On March 4, acting State Supreme Court Justice John Iliou accepted a motion to dismiss criminal charges against Suffolk County Legislator Nick Caracappa (C-Selden) in a domestic violence case.
Caracappa, who took over as majority leader of the county Legislature this year and is the son of the late county Legislator Rose Caracappa, remains under an order of protection for an additional 12 months, after which all charges will be dropped if he obeys the order and stays out of legal trouble.
After newly elected county District Attorney Ray Tierney (R) recused himself from the case, Nassau County District Attorney Anne Donnelly’s office became special prosecutor in January.
The verdict outraged a vocal group of dissenters, who held a demonstration at the William H. Rogers Legislature Building in Hauppauge on March 8, International Women’s Day, calling for Caracappa’s resignation and for greater transparency into the matter.
“The idea that a legislator, who is supposed to create laws to make life better for everyone here, can have such crimes accused of him, and not only keep his job but get promoted, is sickening,” said Leanne Barde, one of the speakers at the event. “Even now, despite whatever deal he has in court, he has not been vindicated.”
Interview with Caracappa
TBR News Media interviewed Caracappa for this story. His ex-wife, whose name is kept anonymous in various reports, is not identified and therefore could not be reached for an interview. TBR News Media would welcome such an interview. Caracappa said he agreed to be interviewed because there are numerous false reports circulating around his private life and asked for his side to be heard.
According to Caracappa, some of his detractors are “professional agitators” who sling mud and stir up controversy for partisan ends. Social media posts obtained by TBR News Media from Caracappa indicate that a coordinated online campaign was launched against him before his reelection bid in 2021. In one such post, Caracappa was referred to as a “convicted criminal abuser who thinks strangling women and possibly buying their silence with a job at the taxpayer expense is justice.”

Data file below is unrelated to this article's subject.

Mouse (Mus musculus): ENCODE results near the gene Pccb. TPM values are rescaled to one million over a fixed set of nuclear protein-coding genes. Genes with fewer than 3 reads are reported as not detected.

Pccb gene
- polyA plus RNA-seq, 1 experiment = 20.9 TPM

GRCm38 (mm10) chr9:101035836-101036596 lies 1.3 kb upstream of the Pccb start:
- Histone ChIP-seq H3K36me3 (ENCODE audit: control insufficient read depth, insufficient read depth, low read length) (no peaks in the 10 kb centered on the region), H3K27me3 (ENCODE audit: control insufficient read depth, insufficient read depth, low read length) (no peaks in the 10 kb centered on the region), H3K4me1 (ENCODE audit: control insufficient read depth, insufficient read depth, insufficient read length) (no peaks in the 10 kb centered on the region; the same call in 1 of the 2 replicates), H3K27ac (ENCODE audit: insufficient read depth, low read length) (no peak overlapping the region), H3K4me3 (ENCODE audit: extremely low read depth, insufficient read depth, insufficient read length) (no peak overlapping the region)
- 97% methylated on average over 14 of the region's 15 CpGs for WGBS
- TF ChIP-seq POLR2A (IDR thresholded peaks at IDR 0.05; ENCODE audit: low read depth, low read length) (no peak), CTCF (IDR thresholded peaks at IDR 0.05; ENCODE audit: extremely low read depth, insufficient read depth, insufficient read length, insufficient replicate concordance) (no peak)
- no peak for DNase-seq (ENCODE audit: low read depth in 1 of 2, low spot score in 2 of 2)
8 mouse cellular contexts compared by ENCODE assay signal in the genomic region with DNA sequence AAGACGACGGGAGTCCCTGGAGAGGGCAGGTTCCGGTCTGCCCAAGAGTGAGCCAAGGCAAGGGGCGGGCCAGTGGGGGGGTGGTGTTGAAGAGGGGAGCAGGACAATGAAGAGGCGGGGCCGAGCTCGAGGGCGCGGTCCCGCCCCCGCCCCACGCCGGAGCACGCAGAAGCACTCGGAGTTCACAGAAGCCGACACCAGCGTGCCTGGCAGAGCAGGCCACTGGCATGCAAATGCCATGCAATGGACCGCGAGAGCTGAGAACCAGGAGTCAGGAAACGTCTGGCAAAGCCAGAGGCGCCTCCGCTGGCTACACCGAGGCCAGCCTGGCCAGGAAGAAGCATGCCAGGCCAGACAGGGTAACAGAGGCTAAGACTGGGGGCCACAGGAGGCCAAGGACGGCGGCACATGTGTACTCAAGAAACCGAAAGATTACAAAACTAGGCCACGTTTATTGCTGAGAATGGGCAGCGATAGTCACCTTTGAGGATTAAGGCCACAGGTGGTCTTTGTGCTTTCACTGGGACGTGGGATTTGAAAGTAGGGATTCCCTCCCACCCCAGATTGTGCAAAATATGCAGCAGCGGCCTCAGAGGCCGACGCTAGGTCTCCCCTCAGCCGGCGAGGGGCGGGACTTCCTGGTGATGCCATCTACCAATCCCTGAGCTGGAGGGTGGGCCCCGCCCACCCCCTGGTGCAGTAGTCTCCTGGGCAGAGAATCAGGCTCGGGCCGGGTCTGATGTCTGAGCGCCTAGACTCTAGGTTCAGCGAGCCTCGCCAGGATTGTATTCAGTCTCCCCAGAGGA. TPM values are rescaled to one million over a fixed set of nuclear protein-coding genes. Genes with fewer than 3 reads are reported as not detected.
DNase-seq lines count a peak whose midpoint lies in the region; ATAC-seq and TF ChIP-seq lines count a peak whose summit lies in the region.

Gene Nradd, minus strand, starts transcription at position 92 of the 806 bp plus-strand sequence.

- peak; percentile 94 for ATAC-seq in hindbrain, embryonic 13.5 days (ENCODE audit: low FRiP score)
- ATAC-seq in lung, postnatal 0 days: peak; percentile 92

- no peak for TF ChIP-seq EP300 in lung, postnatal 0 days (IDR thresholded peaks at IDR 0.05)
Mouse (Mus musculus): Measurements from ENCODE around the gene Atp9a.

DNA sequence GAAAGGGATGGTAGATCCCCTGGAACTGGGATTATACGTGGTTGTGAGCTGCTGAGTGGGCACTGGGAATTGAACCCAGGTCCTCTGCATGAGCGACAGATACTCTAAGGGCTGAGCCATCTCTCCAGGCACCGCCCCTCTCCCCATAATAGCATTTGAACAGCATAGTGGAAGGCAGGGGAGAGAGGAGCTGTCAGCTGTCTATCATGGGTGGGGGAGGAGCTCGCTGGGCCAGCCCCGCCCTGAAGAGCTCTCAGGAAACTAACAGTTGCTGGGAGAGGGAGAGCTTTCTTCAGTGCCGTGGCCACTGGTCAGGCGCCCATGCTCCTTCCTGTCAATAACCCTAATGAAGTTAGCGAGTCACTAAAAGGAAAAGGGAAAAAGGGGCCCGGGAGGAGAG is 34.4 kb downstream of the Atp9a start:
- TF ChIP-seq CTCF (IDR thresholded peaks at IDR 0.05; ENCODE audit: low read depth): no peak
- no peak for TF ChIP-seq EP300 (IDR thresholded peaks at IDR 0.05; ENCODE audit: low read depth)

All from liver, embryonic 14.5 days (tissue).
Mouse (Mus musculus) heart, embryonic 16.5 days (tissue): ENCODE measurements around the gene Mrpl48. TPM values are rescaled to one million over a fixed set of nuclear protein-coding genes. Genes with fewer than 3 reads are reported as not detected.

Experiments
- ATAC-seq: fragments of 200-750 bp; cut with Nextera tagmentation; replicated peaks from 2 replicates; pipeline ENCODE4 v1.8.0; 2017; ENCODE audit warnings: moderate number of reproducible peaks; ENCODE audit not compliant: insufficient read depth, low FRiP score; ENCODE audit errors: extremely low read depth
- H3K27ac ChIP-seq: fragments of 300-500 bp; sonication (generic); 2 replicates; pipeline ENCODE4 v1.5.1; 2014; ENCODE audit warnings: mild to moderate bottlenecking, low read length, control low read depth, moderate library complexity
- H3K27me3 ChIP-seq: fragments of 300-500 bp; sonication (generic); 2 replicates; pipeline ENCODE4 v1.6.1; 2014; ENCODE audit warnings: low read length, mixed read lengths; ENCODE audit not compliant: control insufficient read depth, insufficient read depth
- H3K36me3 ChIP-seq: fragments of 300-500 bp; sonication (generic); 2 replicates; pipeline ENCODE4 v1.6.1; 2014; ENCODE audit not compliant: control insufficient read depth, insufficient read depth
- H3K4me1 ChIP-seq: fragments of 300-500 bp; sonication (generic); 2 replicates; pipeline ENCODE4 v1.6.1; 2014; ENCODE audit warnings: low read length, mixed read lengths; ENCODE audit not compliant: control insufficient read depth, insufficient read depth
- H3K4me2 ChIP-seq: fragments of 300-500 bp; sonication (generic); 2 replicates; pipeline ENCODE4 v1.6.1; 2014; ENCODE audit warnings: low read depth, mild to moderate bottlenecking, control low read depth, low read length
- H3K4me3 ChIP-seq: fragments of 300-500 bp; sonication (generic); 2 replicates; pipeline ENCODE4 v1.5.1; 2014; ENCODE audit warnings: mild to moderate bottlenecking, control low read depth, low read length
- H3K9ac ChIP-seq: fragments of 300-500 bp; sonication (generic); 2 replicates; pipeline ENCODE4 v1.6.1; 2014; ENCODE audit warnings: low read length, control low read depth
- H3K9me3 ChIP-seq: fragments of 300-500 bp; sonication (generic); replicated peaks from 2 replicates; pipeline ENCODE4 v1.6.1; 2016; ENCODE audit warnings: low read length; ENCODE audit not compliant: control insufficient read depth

Caracappa said that the individuals targeting him both online and in the press do not live in his district, do not know him personally and are not familiar with the details of his case. According to him, a careful examination of the timeline of events, spanning from October to December of 2020, would indicate that he was falsely accused.
Caracappa said that his first campaign fundraiser was held on Oct. 14, 2020. Two days later, he received a phone call that his then-wife was having an affair. He confronted her, repeating several times that there was “no violence” during this confrontation. From this incident there precipitated a divorce between the two which was finalized last year.
Caracappa claimed that he and his ex-wife had lived together for two decades without a single accusation of domestic violence made against him. He said the first time police intervened was in November 2020, after he had reported to the police a physical and verbal altercation involving his ex-wife and one of their children.
“I’m with her for 20 years in that house, married 15, and there was never one call to the police on a domestic incident — never once until I made the first call,” Caracappa said. “Now if I had anything to hide, if I was an abuser, would I call the police to my house? Would anybody in their right mind do that?”
According to Caracappa, he served his ex-wife with an order of protection due to the initial incident. He said that approximately three weeks later, his ex-wife retaliated by serving him with her own order of protection on false pretenses.
Caracappa said an alleged assault against his ex-wife would have been nonsensical as he knew he was already under a restraining order.
“Even if I was an abuser, would I abuse someone when I have an order of protection against me?” he said.
Caracappa said he was shocked when police arrested him in December of that year. He contended that his accuser weaponized false allegations against him in an attempt to win more favorable terms in their divorce.
“The timelines don’t add up,” he said. “The statement that was made to the police, being repeated over and over, that I grabbed her throat and that I said this guy [the ex-wife’s alleged partner] is a scumbag and ‘you’re not gonna get half my stuff’ — this is December.” Caracappa added, “I had already been to the [divorce] attorneys, I knew exactly what she was getting and I wasn’t arguing with what she was getting.”